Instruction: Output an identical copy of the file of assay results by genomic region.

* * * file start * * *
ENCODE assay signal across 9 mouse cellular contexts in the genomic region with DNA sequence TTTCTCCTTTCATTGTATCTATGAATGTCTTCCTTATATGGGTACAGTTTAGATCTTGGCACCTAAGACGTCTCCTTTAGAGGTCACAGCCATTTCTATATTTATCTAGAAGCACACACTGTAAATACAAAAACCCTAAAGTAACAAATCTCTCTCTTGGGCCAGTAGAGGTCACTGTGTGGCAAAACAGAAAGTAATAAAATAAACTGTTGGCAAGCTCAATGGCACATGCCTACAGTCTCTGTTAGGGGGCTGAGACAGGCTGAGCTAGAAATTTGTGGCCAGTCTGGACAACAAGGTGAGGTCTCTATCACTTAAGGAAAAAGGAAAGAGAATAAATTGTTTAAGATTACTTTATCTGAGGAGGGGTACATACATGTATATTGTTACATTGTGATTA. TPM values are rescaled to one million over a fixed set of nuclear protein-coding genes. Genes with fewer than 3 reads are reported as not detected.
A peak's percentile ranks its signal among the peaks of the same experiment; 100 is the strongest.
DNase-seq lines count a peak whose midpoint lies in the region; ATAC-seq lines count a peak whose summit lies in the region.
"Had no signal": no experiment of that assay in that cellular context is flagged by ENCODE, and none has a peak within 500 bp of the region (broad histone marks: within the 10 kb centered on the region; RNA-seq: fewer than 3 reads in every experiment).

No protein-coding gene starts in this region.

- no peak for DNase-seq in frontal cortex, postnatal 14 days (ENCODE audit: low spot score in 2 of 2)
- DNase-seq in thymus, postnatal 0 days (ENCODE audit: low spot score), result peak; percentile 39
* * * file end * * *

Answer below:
ENCODE assay signal across 9 mouse cellular contexts in the genomic region with DNA sequence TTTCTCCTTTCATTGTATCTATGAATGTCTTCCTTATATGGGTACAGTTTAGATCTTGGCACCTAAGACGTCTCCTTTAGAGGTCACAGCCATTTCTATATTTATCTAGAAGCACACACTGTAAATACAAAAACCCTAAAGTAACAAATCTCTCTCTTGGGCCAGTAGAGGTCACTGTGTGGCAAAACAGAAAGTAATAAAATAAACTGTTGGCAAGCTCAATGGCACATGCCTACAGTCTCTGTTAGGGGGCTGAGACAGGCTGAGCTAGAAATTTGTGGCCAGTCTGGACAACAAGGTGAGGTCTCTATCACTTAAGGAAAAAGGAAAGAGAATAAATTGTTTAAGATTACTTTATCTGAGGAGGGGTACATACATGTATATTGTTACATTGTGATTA. TPM values are rescaled to one million over a fixed set of nuclear protein-coding genes. Genes with fewer than 3 reads are reported as not detected.
A peak's percentile ranks its signal among the peaks of the same experiment; 100 is the strongest.
DNase-seq lines count a peak whose midpoint lies in the region; ATAC-seq lines count a peak whose summit lies in the region.
"Had no signal": no experiment of that assay in that cellular context is flagged by ENCODE, and none has a peak within 500 bp of the region (broad histone marks: within the 10 kb centered on the region; RNA-seq: fewer than 3 reads in every experiment).

No protein-coding gene starts in this region.

- no peak for DNase-seq in frontal cortex, postnatal 14 days (ENCODE audit: low spot score in 2 of 2)
- DNase-seq in thymus, postnatal 0 days (ENCODE audit: low spot score), result peak; percentile 39